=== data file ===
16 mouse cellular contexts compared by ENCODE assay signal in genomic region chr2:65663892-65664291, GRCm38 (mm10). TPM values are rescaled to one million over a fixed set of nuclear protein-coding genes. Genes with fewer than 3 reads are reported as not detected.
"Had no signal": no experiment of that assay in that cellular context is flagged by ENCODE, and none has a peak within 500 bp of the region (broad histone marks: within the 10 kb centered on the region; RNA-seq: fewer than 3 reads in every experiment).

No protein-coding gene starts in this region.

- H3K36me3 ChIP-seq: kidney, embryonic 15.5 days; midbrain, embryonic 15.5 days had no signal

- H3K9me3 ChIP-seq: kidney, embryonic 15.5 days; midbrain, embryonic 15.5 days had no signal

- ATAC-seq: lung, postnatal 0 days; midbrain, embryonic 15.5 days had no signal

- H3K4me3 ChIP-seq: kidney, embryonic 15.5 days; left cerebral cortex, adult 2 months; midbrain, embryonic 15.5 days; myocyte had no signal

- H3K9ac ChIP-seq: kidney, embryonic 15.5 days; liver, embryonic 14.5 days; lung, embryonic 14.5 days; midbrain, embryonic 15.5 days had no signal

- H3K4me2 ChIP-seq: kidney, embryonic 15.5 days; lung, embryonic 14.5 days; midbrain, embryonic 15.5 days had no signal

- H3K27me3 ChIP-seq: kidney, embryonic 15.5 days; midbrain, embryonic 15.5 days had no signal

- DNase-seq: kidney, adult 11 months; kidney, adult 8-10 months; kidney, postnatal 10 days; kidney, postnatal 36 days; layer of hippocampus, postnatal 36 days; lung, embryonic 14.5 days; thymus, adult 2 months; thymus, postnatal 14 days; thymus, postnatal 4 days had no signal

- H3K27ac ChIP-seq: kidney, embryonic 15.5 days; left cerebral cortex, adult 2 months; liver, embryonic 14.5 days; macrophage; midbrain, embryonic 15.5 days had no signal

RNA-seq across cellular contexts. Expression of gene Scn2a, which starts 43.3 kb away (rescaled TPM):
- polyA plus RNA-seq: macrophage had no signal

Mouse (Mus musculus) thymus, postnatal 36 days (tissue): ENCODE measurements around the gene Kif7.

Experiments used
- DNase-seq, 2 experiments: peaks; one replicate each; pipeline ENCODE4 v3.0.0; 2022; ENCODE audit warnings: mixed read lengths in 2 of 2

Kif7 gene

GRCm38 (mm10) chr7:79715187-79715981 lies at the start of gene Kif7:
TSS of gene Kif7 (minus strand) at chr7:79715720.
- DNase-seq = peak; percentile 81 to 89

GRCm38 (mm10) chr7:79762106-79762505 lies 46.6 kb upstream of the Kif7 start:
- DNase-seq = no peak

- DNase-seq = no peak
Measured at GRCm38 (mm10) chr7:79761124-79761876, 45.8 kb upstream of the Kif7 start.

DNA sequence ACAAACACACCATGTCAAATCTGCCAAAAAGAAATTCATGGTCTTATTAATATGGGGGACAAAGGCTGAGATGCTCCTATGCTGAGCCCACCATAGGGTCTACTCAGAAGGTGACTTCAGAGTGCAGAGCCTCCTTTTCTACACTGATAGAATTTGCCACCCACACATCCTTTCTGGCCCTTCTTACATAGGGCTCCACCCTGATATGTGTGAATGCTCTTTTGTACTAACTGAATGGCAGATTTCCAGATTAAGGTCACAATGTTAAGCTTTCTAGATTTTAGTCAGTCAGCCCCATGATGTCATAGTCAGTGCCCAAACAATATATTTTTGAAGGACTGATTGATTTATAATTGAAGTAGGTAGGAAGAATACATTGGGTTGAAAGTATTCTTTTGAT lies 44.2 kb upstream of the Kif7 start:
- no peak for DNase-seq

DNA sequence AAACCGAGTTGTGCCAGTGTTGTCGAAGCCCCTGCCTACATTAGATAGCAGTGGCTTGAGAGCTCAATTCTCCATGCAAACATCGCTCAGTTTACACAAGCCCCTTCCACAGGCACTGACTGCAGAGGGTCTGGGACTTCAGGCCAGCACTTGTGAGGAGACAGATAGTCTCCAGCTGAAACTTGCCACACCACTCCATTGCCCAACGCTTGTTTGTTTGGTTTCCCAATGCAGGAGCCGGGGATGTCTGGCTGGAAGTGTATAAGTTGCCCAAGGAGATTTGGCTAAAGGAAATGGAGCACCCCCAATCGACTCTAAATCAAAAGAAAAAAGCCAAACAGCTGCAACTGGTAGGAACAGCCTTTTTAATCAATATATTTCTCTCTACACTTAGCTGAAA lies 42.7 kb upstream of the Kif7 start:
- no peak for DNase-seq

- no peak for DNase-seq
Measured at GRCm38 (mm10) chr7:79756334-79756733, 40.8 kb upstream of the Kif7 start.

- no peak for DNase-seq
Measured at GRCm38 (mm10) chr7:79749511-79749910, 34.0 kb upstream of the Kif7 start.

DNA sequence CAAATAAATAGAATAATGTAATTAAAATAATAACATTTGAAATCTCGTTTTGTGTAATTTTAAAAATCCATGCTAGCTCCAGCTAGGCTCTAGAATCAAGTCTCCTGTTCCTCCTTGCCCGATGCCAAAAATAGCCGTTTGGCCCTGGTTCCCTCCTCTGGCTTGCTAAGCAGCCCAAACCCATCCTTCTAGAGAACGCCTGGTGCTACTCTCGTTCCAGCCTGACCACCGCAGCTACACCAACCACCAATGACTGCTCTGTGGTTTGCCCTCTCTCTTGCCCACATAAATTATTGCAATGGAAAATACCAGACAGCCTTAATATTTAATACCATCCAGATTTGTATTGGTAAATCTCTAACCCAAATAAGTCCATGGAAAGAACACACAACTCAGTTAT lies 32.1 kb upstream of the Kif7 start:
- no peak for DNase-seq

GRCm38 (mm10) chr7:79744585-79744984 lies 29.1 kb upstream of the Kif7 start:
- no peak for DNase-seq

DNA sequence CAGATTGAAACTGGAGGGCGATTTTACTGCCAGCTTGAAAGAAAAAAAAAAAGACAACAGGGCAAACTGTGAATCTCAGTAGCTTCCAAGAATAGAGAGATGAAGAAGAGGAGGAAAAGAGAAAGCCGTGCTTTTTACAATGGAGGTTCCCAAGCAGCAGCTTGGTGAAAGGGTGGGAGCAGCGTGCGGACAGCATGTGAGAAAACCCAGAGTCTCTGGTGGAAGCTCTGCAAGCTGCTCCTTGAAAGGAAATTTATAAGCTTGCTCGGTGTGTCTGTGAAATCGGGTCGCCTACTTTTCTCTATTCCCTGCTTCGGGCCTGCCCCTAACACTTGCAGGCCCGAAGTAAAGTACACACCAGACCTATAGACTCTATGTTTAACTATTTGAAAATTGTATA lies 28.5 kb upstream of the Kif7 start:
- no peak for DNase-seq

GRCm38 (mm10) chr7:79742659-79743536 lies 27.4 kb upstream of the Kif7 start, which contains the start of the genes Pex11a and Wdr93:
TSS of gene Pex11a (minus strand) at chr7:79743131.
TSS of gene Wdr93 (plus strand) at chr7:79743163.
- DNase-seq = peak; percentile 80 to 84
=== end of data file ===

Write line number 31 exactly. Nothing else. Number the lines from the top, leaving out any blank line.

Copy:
Measured at GRCm38 (mm10) chr7:79756334-79756733, 40.8 kb upstream of the Kif7 start.